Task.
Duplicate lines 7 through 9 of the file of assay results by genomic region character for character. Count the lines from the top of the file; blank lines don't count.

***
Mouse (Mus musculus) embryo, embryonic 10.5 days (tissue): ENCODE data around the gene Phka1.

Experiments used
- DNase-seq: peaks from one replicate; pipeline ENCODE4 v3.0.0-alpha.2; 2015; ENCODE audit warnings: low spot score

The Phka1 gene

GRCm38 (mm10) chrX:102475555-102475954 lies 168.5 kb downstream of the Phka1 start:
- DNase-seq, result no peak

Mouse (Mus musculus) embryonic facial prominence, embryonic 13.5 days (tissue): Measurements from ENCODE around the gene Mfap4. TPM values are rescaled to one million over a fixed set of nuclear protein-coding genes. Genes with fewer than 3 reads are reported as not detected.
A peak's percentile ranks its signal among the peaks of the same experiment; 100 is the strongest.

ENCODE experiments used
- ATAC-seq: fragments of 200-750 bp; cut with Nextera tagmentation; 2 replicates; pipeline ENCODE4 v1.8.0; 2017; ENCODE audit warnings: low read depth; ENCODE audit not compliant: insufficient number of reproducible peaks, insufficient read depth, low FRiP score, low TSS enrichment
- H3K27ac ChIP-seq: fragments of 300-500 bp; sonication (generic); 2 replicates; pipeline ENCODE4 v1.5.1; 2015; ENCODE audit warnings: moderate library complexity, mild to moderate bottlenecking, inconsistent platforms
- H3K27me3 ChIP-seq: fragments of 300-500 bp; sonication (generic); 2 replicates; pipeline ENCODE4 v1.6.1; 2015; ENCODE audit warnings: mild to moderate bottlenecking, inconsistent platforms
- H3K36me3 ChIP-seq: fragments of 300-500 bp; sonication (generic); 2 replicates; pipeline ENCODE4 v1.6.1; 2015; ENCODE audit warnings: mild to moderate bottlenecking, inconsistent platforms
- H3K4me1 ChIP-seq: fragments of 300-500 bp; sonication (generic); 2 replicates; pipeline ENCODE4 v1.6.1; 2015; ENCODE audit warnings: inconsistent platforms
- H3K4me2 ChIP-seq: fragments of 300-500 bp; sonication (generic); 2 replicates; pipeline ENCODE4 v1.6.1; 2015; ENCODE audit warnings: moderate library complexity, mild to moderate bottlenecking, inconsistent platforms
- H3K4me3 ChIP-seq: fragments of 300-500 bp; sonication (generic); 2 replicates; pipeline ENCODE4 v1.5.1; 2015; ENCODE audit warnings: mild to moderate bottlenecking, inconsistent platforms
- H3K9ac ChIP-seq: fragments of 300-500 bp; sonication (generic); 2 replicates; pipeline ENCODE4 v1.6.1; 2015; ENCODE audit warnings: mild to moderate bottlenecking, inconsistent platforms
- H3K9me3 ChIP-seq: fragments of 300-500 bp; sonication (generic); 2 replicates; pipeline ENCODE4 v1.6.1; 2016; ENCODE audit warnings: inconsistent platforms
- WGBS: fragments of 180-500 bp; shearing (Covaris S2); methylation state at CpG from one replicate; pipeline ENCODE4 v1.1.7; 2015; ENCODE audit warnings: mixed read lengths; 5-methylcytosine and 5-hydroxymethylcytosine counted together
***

Mouse (Mus musculus) embryonic facial prominence, embryonic 13.5 days (tissue): Measurements from ENCODE around the gene Mfap4. TPM values are rescaled to one million over a fixed set of nuclear protein-coding genes. Genes with fewer than 3 reads are reported as not detected.
A peak's percentile ranks its signal among the peaks of the same experiment; 100 is the strongest.

ENCODE experiments used